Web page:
Thursday, 10 October 2013


  March 1919 was the year my grandmother, Flora Milburn, died.
        Strange to think that more people died of the Spanish flu after the Great War than were killed in battle. Britain was no land fit for heroes and in 1919 during the August bank holiday weekend the Liverpool bobbies were on strike. The army was called in to help deal with the looting and violence that was taking place and altogether these were unsettling times for Liverpool. Especially as across the Irish Sea, trouble was brewing due to the demand for Home Rule. (see FLOWERS ON THE MERSEY) available as an E-book.   The police strike was the perfect opening for a new novel and I called mine SOMEONE TO TRUST. My heroine was young Lucy Linden and she supported her widowed mother and younger brother by selling firewood and toffee apples.
      A large part of the book is set in Everton, parts of which I knew reasonably well because, at one time, not only my Milburn grandfather and uncle Stan lived there but also my Uncle Jim and Aunt Lila Nelson. According to their daughter, she and her parents shared a home with my Nelson grandparents in St Domingo Road during the Thirties before moving to a house on Beacon Lane. I remember the warm welcome I received, and I’ve never forgotten that milk was poured from a jug made in the shape of a cow.  I also recall my Uncle Jim visiting us on Boxing Day and playing Snap with us children. More often than not he cheated so that we kids could win a penny or two, especially my younger sister.

    My jolly Uncle Jim and Grandfather William Nelson looking very serious.

       By the time I came to write my book, both uncle and aunt had passed away and the house had been demolished, so I could not ask for their help with research. I sought assistance from the vicar of St George’s church because I wanted a look inside the church. St George’s is one of two churches in Liverpool known as the cast iron churches (the other is St Michael’s in the Hamlet) because although its outer shell is made of brick, its internal structure is unusual in that it is made of cast iron. A grade I listed building, it was erected in 1814 in the days when rich merchants lived in Everton before people flooded into Liverpool in search of work and housing for the poor crept up the slopes and swamped the village of Everton. The rich merchants moved out but the church remains and stands out on Everton Brow and has a fabulous view over the north of the city and on a clear day one could see across the Mersey.

    The vicar passed me on to a member of his church, who not only showed me around St George’s, but also had contacts with the Beacon Archives Group. They met in the former Everton Library, situated on the corner of St Domingo Rd and Beacon Lane. Although closed, the library has a preservation order slapped on it. It was built in 1896 and is a Grade II listed building.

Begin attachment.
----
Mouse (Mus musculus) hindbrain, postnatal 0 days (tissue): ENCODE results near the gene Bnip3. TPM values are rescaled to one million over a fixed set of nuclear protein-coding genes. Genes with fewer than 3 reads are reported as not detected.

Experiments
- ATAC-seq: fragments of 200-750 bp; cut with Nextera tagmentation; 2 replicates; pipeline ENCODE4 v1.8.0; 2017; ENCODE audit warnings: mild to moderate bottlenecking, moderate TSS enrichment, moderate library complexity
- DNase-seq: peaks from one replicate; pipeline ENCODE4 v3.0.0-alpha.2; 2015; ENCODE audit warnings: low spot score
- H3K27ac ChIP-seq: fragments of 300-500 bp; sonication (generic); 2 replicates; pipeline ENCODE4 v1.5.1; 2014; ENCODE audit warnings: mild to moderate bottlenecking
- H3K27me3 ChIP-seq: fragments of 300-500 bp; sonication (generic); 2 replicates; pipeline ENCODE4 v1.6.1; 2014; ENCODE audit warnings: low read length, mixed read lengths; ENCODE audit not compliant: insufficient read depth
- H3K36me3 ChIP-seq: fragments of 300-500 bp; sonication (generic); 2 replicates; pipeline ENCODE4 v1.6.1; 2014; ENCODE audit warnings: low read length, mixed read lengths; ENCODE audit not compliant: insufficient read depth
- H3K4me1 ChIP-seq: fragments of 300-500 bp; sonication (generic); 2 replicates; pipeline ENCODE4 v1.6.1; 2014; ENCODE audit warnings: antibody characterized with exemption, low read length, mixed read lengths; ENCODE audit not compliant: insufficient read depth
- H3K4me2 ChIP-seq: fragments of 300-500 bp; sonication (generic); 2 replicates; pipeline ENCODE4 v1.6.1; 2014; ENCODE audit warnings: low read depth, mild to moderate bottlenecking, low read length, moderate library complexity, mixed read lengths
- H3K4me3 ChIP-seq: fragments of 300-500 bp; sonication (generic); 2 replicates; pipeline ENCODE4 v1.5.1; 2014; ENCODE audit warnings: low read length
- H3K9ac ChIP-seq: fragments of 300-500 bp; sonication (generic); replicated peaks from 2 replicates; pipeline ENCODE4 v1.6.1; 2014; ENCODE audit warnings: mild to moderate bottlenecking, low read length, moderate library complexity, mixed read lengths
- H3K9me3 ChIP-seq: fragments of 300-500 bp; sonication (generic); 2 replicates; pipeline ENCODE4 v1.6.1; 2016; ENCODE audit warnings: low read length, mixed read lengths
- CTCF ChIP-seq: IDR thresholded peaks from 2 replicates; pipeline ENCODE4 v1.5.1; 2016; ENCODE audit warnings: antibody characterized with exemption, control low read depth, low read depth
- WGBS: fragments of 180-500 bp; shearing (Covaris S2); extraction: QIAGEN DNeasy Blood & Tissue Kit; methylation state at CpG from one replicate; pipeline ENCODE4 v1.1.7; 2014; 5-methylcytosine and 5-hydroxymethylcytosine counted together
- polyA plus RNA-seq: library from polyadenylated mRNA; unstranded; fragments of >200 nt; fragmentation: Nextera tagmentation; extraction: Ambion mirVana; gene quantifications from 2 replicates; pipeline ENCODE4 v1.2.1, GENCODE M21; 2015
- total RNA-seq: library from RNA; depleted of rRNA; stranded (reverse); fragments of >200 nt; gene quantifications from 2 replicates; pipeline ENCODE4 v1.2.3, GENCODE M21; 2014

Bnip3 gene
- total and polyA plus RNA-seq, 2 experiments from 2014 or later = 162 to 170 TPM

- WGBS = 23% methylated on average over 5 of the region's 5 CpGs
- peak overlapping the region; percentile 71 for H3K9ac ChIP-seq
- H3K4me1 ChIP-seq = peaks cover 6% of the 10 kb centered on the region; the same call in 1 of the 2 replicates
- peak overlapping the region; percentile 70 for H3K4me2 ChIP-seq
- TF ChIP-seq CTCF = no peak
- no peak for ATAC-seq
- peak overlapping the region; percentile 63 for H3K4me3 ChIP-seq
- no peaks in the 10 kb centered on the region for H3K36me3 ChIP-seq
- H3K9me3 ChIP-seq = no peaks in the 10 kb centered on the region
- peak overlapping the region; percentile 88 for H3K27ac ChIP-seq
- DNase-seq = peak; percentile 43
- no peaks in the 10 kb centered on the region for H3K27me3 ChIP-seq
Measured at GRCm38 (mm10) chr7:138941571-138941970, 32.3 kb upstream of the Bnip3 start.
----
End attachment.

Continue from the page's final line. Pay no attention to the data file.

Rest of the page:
Excellent photographs of the library can be seen on the website: 'The Streets of Liverpool' and there is also a book of the same name by Colin Wilkinson. It is one of many sites showing photos of old Liverpool and there are books specifically on Everton. e.g.  The Lost Tribes of Everton.

      In those days I used to take a small tape recorder with me. I had learnt from experience that it is so easy to miss what comes next when a person is talking if I tried to note down their conversation by hand. They were a great group.
     Annoyingly, a year or so later my tape recorder was stolen from the boot of my husband’s car when parked at the National Trust squirrel reserve in Formby.
       SOMEONE TO TRUST was  to be first published in 2000 and has been reissued twice since then and is now also available as an E-book. I really like the background in the picture cover because it gives a idea of the view that can be add from Everton Brow.

       The book is also special to me because apparently it changed someone’s life. A woman in New Zealand emailed me to tell me so. As a boy her father had lived near St George’s church and she hadn’t believed him when he had spoken of the poverty in the area. Then a neighbour passed my book over to her and she viewed her father’s reminiscences of his days growing up in Liverpool in a new way.
      I have several books in my own personal collection with photographs of Liverpool and one of them which was falling to bits was recently reissued in a larger format and with added commentary and photographs: Liverpool: It All Came Tumbling Down by Freddy O'Connor. I went along to Formby Books and met Freddy and bought a copy which he signed for me. He was serenading the customers at the time on his guitar but we had an interesting chat about the Liverpool we remember before it all came tumbling down.
       I’ve never forgotten my father speaking to me of having seen children playing in the street wearing no shoes. Dad was eight years old at the time of the police strike and it must have made a deep impression on him. But although life was tough for so many during that period in Liverpool’s history, there was escapism to be found for my grandparents, parents and their siblings, and that’s why in SOMEONE TO TRUST a picture palace features. The flickers, as well as light reading were an escape from reality. But they’re for another day.  

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